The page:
Tag Archives: cruelty

Ethics Musings On An Open Letter From A Rejected Son

Patrick Bradley is a New York-based food columnist and founder of TheGayFoodie.com. I’ve never heard of him, which doesn’t matter; somebody does need to explain to me why a writer’s sexual orientation has anything to do with food, and why this isn’t just blatant group identification tribal exploitation of the kind that is dividing this country and culture. But I digress…this stuff annoys me, but I digress.

Bradley sent to the gay website Out an open letter he wrote (and sent? Let’s hope so) to his parents, who refused to attend his wedding to his same sex partner more than two years ago, and who have been estranged from him ever since. I would call the letter an ethics bomb, an action that hurls ethical dilemmas and problems in all directions, for good or ill. I’m publishing it in its entirety, and will have comments afterward.


Dear Mom and Dad,

It’s been 890 days since the day that you both decided not to partake in my wedding. I don’t know why it’s taken me this long to say anything about it. Perhaps I’ve been afraid of what the family will think, what the family might say. Or perhaps I’ve been afraid of losing even more of my wonderful, beautiful family, whom I think about day and night.

But the time is now because I’ve finally grown too tired of the 890 days and nights of being haunted by your presence—by your lack of presence, to be more precise. I’m tired of night after night of dreaming of you. And tonight, I had the most unpleasant of dreams—one that jolted me from my sleep and disallowed me to return to it. So at 6:22 a.m., after little more than three hours of sleep, I’m writing this letter to you—knowing that it is taking from my opportunity of getting a full night’s rest before work; but I’d rather work on little sleep than on little dignity.

As not to keep anyone in the family excluded (any longer), I’m sending this letter to everyone involved. I want everyone to know what had happened on my last visit to you, before my beautiful, wonderful wedding. I’m not writing this letter in an act of vengeance (even though it feels like it is), but rather, I’m doing it because I’m tired of walking on eggshells around my siblings, godchildren, nephews and nieces. I’m tired of having to be “civil” with both of you, “for the sake of the family.” I’m also tired of the unwanted holiday and birthday gifts, and I’m tired of you having the audacity to speak to my husband (and myself) as if nothing has happened. Have you no shame?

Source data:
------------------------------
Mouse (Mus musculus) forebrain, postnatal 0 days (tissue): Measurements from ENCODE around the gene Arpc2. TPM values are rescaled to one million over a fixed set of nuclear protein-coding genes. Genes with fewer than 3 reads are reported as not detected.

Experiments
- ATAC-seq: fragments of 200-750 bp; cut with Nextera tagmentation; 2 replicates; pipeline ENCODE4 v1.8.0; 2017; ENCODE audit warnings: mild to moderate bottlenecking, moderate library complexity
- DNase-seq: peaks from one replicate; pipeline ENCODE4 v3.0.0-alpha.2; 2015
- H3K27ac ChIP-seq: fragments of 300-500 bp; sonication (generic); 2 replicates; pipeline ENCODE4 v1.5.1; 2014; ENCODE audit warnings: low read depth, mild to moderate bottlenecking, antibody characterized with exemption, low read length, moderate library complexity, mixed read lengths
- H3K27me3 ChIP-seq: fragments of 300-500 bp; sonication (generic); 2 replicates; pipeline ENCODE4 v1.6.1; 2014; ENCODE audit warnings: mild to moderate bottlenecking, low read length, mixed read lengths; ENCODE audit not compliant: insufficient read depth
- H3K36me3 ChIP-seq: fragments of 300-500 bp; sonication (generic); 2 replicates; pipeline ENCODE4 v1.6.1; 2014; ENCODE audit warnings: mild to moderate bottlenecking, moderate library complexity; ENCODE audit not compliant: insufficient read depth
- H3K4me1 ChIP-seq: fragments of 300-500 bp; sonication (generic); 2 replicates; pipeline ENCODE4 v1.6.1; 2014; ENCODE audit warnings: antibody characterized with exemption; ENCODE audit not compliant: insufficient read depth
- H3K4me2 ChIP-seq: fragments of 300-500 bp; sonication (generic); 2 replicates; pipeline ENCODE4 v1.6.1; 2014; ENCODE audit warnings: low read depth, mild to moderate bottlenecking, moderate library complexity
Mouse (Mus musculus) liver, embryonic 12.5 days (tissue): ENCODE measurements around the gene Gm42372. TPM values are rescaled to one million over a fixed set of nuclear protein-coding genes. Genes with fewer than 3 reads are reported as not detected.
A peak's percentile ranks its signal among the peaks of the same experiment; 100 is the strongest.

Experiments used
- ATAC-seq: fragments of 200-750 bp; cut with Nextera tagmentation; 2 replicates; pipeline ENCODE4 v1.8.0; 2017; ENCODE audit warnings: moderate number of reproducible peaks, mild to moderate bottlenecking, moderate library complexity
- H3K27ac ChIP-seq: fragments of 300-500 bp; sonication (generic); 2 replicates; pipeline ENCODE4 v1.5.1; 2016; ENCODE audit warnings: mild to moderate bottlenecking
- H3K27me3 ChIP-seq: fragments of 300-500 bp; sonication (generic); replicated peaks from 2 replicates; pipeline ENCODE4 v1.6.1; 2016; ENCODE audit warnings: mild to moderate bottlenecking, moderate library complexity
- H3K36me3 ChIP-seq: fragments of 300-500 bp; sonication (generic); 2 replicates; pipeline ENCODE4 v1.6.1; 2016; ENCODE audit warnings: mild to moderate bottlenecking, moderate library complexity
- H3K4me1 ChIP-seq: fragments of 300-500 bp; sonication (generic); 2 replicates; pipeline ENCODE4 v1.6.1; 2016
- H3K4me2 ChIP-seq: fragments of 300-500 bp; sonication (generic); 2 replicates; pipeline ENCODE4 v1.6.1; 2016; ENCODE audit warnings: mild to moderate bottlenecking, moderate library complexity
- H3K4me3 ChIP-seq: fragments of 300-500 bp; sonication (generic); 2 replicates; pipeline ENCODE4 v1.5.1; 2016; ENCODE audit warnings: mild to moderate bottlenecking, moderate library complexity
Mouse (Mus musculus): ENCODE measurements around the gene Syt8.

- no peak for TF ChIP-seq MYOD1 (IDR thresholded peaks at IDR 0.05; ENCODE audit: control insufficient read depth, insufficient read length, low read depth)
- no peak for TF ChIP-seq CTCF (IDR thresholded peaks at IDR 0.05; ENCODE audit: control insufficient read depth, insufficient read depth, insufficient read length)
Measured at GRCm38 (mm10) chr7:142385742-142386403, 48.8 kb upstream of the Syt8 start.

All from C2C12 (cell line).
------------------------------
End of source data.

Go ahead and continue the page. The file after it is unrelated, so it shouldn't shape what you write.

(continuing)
Continue reading


Filed under Arts & Entertainment, Family, Gender and Sex, Religion and Philosophy, U.S. Society

If You Were Wondering How Our College Students Got This Way, Here’s A Clue…Meet The Cretinous Joe Crachiolo

The Horror.

The Horror.

In Cincinnati, Ohio, a first-grader at Our Lady of Lourdes school,  just six-years old, was  pretending to be a Power Ranger during recess, and “shot” another student with an imaginary bow and arrow. Principal Joe Crachiolo suspended the 6-year-old student for three days.

Denying the parents’ pleas to reconsider, Crachiolo sent a letter home to parents stating in part:

“I have no tolerance for any real, pretend, or imitated violence. The punishment is an out of school suspension.” Continue reading


Filed under Character, Childhood and children, Education, Ethics Alarms Award Nominee, Family, Religion and Philosophy

On Immigration, Speech Suppression, War, Terrorism, Police and More, It’s Cultural Death By Compassion Poisoning

Think of the children!Compassion is a wonderful thing. A nation cannot govern or even survive, however, using compassion as its guiding ethical principle. The United States currently seems hell bent on disproving this fact, and is well on the way to confirming it. It is too bad that this is true, and we should all agree that it’s  a damn shame that you can’t run a successful democracy without periodically inflicting pain, creating suffering and harming some human beings in order that many more can live in peace and pursue their lawful ambitions and desires. Nonetheless, that is an immutable fact of existence. Government policy that attempts to deny it is not merely incompetent and naive, but ultimately suicidal. A culture that elevates compassion above all other values like responsibility, accountability, prudence, process and proportion is betting everything on the inherent goodness and rationality of humanity. History tells us it’s a losing bet.